Early intervention orthodontics

That cute buck-tooth grin on your child could be a sign they require early intervention orthodontics.

Byline: Dr Peter Ikonomou

Early intervention orthodontics is usually considered when a child is about eight years old. It is good for children who have discrepancies in their bone growth. Unfortunately many parents aren’t aware if their child needs to see an orthodontist. They may think their kids look cute with funny teeth, but it could be the bones aren’t in the right ratio for top to bottom jaw.

Many parents I see have children whose top teeth are sticking out too far. They call them bucky teeth, but a lot of the time it’s not actually the top teeth that are sticking out, it’s in fact their lower jaw that’s too far back. If this is happening because of a growth issue, the child may need an expander. It is placed in the upper jaw, which expands the jaw size while the child growing and it allows the permanent teeth to fit in place.

Most of the time this expansion can be done in combination with braces between the ages of 10 and 12. However, if the child has got a problem with undersized jaws, they might require early intervention with orthodontics.

Parents are surprised to learn facial growth finishes before the rest of your body finishes growing. Those who believe they’ll wait until their child finishes growing in height before they see the orthodontist, often don’t realise the child’s face finishes between the ages of 12 and 14. Any promotion of bone growth or making your mouth larger is best done when the puberty growth starts, not after it’s finished. This tends to save extracting teeth in most cases, however sometimes you may still require extraction of teeth.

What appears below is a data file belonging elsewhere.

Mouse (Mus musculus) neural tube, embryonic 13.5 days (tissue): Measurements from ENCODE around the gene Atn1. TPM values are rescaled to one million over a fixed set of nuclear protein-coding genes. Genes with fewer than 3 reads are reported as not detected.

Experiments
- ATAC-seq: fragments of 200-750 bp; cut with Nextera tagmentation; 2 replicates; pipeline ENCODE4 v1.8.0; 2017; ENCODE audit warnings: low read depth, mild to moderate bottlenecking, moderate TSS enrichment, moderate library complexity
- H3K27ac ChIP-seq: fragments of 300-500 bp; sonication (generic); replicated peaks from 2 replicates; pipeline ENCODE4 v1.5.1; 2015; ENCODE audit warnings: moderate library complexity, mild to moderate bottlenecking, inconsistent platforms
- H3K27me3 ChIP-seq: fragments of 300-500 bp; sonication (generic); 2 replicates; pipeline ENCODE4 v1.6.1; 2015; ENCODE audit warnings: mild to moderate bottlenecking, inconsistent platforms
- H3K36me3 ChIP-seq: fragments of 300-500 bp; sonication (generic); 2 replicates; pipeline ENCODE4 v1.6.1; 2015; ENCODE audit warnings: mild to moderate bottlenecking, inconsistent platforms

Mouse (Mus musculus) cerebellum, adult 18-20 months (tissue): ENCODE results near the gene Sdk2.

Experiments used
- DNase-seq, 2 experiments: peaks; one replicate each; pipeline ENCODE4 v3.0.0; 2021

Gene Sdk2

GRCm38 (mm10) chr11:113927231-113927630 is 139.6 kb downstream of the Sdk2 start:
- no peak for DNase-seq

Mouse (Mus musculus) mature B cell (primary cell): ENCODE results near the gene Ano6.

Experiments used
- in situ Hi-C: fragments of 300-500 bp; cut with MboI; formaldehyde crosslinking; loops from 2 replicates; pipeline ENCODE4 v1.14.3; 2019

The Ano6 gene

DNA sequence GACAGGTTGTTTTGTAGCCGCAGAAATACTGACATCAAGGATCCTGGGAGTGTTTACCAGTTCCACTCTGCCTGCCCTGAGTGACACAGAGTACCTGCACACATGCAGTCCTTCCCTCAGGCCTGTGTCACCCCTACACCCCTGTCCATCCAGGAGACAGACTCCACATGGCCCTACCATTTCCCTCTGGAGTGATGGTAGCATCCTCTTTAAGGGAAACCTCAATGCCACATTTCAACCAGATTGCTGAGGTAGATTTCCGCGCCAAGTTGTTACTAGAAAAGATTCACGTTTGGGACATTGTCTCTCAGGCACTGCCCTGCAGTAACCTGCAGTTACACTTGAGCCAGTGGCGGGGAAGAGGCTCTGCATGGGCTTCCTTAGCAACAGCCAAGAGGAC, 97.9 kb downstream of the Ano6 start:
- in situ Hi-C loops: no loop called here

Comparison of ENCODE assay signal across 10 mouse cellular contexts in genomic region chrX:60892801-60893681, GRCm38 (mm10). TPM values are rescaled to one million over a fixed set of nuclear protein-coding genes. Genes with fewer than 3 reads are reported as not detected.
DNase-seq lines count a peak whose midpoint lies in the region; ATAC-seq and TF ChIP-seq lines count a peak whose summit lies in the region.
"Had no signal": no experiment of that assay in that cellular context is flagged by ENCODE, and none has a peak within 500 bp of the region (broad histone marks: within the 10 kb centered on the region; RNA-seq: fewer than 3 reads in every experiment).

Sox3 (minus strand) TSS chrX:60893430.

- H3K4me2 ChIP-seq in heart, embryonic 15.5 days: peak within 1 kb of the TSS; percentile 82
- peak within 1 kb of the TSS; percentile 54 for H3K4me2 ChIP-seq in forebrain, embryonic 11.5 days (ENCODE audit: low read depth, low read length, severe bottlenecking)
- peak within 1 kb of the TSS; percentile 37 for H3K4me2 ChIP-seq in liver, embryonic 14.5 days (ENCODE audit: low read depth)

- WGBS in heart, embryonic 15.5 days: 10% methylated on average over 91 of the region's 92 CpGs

If you have doubts or concerns about orthodontics, we will assess the child to determine whether it’s an issue that can wait until they’re 10 or 12, or whether it’s an issue that needs immediate attention. If it needs immediate attention we usually will take some rubber moulds—that’s impressions of their mouth—and then we generally create a removable plate that makes room for new teeth to grow through.

One of the most common conditions we see is bucky teeth, where the child appears to have two teeth hanging out over their lip. Many children who appear to have bucky upper teeth generally just have a very narrow upper jaw due to tonsils or adenoids.

In this case it’s best addressed early.

It’s important to note that we do work with other specialists if your child requires other forms of treatment, such as ENT, or even orthodontic surgery.

Don’t panic if your child has crooked or crowded teeth, but has normal jaw sizes or normal facial structures. If that’s the case, much of this treatment can be done later on in life.

If you do have concerns, bring your child in to see a dentist about early intervention orthodontics. The examination can pick up these problems, so I believe the sooner the better.